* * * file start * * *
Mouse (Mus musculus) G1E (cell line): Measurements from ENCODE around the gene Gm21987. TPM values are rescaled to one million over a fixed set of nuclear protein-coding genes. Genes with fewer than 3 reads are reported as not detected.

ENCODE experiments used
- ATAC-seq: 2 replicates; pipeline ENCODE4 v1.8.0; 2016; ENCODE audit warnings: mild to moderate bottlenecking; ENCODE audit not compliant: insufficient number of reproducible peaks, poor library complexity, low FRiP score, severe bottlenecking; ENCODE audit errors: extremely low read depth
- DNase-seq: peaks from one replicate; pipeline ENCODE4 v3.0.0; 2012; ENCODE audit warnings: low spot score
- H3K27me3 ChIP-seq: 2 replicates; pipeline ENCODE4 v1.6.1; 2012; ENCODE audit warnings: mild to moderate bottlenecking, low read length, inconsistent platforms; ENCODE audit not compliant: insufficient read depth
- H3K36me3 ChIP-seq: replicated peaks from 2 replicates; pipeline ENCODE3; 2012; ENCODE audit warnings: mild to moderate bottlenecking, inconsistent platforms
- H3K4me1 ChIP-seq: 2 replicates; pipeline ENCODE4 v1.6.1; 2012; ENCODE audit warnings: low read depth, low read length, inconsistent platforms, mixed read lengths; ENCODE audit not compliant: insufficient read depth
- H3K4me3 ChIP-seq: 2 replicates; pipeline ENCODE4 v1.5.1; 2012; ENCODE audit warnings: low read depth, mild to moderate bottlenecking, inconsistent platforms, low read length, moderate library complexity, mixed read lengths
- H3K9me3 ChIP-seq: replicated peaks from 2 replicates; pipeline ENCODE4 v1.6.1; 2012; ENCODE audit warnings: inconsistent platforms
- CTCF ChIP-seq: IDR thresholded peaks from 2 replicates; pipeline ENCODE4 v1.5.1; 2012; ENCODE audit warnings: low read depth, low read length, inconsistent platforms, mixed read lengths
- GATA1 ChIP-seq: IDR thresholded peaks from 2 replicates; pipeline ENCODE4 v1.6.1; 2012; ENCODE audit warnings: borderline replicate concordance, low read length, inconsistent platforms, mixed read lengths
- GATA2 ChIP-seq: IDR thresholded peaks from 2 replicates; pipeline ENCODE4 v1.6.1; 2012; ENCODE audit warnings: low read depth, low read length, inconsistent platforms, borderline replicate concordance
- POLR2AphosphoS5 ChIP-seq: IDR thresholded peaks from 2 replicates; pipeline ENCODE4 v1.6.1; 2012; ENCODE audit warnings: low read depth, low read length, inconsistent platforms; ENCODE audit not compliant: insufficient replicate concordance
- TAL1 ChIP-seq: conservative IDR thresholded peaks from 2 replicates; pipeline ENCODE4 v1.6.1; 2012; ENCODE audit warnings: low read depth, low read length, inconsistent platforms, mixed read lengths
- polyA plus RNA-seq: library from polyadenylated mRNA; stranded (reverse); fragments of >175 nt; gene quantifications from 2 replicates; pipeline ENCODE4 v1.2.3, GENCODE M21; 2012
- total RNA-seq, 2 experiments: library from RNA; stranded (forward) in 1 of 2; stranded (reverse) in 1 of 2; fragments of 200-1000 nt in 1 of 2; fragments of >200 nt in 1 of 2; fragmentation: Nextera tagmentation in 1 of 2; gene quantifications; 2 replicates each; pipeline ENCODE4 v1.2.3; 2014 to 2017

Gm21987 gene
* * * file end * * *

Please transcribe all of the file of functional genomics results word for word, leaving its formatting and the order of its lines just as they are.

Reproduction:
Mouse (Mus musculus) G1E (cell line): Measurements from ENCODE around the gene Gm21987. TPM values are rescaled to one million over a fixed set of nuclear protein-coding genes. Genes with fewer than 3 reads are reported as not detected.

ENCODE experiments used
- ATAC-seq: 2 replicates; pipeline ENCODE4 v1.8.0; 2016; ENCODE audit warnings: mild to moderate bottlenecking; ENCODE audit not compliant: insufficient number of reproducible peaks, poor library complexity, low FRiP score, severe bottlenecking; ENCODE audit errors: extremely low read depth
- DNase-seq: peaks from one replicate; pipeline ENCODE4 v3.0.0; 2012; ENCODE audit warnings: low spot score
- H3K27me3 ChIP-seq: 2 replicates; pipeline ENCODE4 v1.6.1; 2012; ENCODE audit warnings: mild to moderate bottlenecking, low read length, inconsistent platforms; ENCODE audit not compliant: insufficient read depth
- H3K36me3 ChIP-seq: replicated peaks from 2 replicates; pipeline ENCODE3; 2012; ENCODE audit warnings: mild to moderate bottlenecking, inconsistent platforms
- H3K4me1 ChIP-seq: 2 replicates; pipeline ENCODE4 v1.6.1; 2012; ENCODE audit warnings: low read depth, low read length, inconsistent platforms, mixed read lengths; ENCODE audit not compliant: insufficient read depth
- H3K4me3 ChIP-seq: 2 replicates; pipeline ENCODE4 v1.5.1; 2012; ENCODE audit warnings: low read depth, mild to moderate bottlenecking, inconsistent platforms, low read length, moderate library complexity, mixed read lengths
- H3K9me3 ChIP-seq: replicated peaks from 2 replicates; pipeline ENCODE4 v1.6.1; 2012; ENCODE audit warnings: inconsistent platforms
- CTCF ChIP-seq: IDR thresholded peaks from 2 replicates; pipeline ENCODE4 v1.5.1; 2012; ENCODE audit warnings: low read depth, low read length, inconsistent platforms, mixed read lengths
- GATA1 ChIP-seq: IDR thresholded peaks from 2 replicates; pipeline ENCODE4 v1.6.1; 2012; ENCODE audit warnings: borderline replicate concordance, low read length, inconsistent platforms, mixed read lengths
- GATA2 ChIP-seq: IDR thresholded peaks from 2 replicates; pipeline ENCODE4 v1.6.1; 2012; ENCODE audit warnings: low read depth, low read length, inconsistent platforms, borderline replicate concordance
- POLR2AphosphoS5 ChIP-seq: IDR thresholded peaks from 2 replicates; pipeline ENCODE4 v1.6.1; 2012; ENCODE audit warnings: low read depth, low read length, inconsistent platforms; ENCODE audit not compliant: insufficient replicate concordance
- TAL1 ChIP-seq: conservative IDR thresholded peaks from 2 replicates; pipeline ENCODE4 v1.6.1; 2012; ENCODE audit warnings: low read depth, low read length, inconsistent platforms, mixed read lengths
- polyA plus RNA-seq: library from polyadenylated mRNA; stranded (reverse); fragments of >175 nt; gene quantifications from 2 replicates; pipeline ENCODE4 v1.2.3, GENCODE M21; 2012
- total RNA-seq, 2 experiments: library from RNA; stranded (forward) in 1 of 2; stranded (reverse) in 1 of 2; fragments of 200-1000 nt in 1 of 2; fragments of >200 nt in 1 of 2; fragmentation: Nextera tagmentation in 1 of 2; gene quantifications; 2 replicates each; pipeline ENCODE4 v1.2.3; 2014 to 2017

Gm21987 gene